Task-related changes in degree centrality and local coherence of the posterior cingulate cortex after major cardiac surgery in older adults.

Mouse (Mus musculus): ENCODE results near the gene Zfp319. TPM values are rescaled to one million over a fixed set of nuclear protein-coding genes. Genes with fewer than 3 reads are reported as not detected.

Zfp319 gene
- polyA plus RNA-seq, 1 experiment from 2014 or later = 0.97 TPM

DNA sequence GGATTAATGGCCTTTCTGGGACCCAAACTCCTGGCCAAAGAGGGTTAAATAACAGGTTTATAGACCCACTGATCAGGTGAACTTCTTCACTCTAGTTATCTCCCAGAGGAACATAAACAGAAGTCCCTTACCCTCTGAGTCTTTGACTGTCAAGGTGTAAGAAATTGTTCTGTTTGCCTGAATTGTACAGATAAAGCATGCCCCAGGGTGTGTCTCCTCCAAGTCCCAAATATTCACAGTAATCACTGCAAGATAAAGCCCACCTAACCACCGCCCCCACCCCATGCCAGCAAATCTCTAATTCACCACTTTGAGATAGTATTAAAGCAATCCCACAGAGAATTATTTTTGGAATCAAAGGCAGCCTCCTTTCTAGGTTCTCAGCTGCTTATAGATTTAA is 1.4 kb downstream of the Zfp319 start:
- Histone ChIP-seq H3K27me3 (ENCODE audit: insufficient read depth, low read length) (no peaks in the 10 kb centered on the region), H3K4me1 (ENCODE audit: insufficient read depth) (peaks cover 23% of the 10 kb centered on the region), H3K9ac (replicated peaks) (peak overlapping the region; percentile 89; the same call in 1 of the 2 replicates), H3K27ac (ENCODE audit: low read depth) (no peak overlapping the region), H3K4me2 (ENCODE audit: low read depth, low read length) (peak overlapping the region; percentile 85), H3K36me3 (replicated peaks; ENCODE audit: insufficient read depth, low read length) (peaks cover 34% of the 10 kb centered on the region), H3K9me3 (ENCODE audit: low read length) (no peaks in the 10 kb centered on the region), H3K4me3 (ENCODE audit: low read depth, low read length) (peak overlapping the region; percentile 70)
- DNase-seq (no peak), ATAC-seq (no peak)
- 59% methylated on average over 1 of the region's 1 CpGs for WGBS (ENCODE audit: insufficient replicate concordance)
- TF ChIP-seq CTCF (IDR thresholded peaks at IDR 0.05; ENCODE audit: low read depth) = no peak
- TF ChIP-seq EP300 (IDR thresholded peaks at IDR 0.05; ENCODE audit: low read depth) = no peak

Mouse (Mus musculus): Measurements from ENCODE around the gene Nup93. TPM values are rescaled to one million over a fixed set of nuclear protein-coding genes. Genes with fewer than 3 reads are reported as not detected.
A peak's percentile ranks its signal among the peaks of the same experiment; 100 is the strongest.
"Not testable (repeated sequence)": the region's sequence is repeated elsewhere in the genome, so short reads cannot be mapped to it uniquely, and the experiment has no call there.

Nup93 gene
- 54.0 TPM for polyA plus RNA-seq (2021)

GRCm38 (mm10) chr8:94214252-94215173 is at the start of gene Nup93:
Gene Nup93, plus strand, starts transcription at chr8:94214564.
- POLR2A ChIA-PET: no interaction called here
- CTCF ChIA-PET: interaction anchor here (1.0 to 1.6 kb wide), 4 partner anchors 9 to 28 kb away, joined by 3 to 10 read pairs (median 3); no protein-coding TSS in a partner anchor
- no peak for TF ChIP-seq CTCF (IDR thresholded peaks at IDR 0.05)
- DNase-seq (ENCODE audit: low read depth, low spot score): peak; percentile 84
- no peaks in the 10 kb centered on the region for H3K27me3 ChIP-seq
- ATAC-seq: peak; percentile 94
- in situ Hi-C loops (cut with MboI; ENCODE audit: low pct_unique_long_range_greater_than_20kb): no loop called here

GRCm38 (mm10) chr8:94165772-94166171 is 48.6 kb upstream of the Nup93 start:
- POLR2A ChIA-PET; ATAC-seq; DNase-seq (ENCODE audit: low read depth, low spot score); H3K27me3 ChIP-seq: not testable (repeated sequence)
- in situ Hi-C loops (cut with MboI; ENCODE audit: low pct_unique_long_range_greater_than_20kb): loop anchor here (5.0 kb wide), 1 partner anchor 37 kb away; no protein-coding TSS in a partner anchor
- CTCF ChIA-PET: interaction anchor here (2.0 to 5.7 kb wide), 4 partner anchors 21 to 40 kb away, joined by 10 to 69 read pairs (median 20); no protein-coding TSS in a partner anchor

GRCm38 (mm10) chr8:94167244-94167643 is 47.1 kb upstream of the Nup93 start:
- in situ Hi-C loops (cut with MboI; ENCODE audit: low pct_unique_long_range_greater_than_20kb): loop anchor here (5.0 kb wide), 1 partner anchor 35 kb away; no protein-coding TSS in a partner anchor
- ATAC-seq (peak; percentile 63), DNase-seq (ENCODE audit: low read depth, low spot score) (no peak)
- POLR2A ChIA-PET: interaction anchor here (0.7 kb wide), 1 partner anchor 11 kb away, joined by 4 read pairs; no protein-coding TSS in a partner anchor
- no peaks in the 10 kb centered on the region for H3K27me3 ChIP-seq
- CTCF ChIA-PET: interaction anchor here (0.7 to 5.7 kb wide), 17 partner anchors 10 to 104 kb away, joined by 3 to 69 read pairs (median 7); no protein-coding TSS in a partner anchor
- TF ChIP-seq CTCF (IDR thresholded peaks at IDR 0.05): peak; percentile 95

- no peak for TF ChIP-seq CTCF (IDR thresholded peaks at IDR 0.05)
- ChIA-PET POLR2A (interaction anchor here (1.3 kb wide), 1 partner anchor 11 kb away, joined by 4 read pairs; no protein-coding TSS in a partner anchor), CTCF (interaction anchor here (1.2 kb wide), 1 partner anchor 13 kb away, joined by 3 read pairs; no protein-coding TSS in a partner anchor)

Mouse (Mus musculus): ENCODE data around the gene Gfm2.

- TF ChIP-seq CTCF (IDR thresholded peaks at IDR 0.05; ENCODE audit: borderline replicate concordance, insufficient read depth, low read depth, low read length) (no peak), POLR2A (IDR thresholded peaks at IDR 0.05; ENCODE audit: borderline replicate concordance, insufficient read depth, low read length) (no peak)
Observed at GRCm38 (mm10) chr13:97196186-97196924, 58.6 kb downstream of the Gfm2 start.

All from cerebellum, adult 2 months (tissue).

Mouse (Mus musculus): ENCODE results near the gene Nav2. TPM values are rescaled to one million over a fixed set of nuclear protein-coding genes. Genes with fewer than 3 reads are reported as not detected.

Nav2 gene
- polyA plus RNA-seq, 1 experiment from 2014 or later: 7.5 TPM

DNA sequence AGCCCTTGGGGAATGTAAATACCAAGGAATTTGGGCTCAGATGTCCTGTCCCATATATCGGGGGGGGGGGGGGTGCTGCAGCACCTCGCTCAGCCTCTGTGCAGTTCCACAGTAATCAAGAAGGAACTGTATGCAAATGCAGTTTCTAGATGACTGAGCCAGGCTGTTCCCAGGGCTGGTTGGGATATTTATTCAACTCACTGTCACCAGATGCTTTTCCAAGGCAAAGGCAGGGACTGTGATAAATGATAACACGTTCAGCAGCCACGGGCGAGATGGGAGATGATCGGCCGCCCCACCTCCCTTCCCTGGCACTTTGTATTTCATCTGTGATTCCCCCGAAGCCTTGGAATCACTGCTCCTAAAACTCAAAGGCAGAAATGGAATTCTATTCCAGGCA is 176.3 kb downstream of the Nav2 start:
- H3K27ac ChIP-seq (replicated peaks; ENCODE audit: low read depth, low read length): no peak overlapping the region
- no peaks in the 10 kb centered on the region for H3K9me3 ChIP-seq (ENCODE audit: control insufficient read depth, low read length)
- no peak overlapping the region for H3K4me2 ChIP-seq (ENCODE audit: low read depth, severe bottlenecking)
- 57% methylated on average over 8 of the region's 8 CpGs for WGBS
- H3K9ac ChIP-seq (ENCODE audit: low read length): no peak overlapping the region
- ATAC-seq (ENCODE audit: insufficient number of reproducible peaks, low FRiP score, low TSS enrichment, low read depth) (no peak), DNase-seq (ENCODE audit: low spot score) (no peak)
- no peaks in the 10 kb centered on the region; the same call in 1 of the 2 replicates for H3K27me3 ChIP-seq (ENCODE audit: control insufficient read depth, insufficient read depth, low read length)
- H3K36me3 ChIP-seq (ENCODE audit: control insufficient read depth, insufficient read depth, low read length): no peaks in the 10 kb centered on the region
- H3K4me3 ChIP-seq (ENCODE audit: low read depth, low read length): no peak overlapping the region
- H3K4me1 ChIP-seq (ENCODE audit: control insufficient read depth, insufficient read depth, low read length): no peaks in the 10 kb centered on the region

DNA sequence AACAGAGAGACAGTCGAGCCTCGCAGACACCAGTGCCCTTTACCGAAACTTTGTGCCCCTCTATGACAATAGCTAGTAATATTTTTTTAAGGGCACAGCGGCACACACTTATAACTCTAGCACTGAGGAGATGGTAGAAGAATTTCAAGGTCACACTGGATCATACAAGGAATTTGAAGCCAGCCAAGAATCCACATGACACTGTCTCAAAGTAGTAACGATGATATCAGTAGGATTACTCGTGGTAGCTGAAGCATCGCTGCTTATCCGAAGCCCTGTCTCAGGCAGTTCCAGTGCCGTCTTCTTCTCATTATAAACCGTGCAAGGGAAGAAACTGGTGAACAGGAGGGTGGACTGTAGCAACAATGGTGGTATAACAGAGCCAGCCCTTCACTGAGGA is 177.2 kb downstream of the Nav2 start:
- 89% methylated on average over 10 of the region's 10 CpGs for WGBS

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OBJECTIVES: Older adults often display postoperative cognitive decline (POCD) after surgery, yet it is unclear to what extent functional connectivity (FC) alterations may underlie these deficits. We examined for postoperative voxel-wise FC changes in response to increased working memory load demands in cardiac surgery patients and nonsurgical controls. EXPERIMENTAL DESIGN: Older cardiac surgery patients (n = 25) completed a verbal N-back working memory task during MRI scanning and cognitive testing before and 6 weeks after surgery; nonsurgical controls with cardiac disease (n = 26) underwent these assessments at identical time intervals. We measured postoperative changes in degree centrality, the number of edges attached to a brain node, and local coherence, the temporal homogeneity of regional functional correlations, using voxel-wise graph theory-based FC metrics. Group × time differences were evaluated in these FC metrics associated with increased N-back working memory load (2-back > 1-back), using a two-stage partitioned variance, mixed ANCOVA. PRINCIPAL OBSERVATIONS: Cardiac surgery patients demonstrated postoperative working memory load-related degree centrality increases in the left dorsal posterior cingulate cortex (dPCC; p < .001, cluster p-FWE < .05). The dPCC also showed a postoperative increase in working memory load-associated local coherence (p < .001, cluster p-FWE < .05). dPCC degree centrality and local coherence increases were inversely associated with global cognitive change in surgery patients (p < .01), but not in controls. CONCLUSIONS: Cardiac surgery patients showed postoperative increases in working memory load-associated degree centrality and local coherence of the dPCC that were inversely associated with postoperative global cognitive outcomes and independent of perioperative cerebrovascular damage.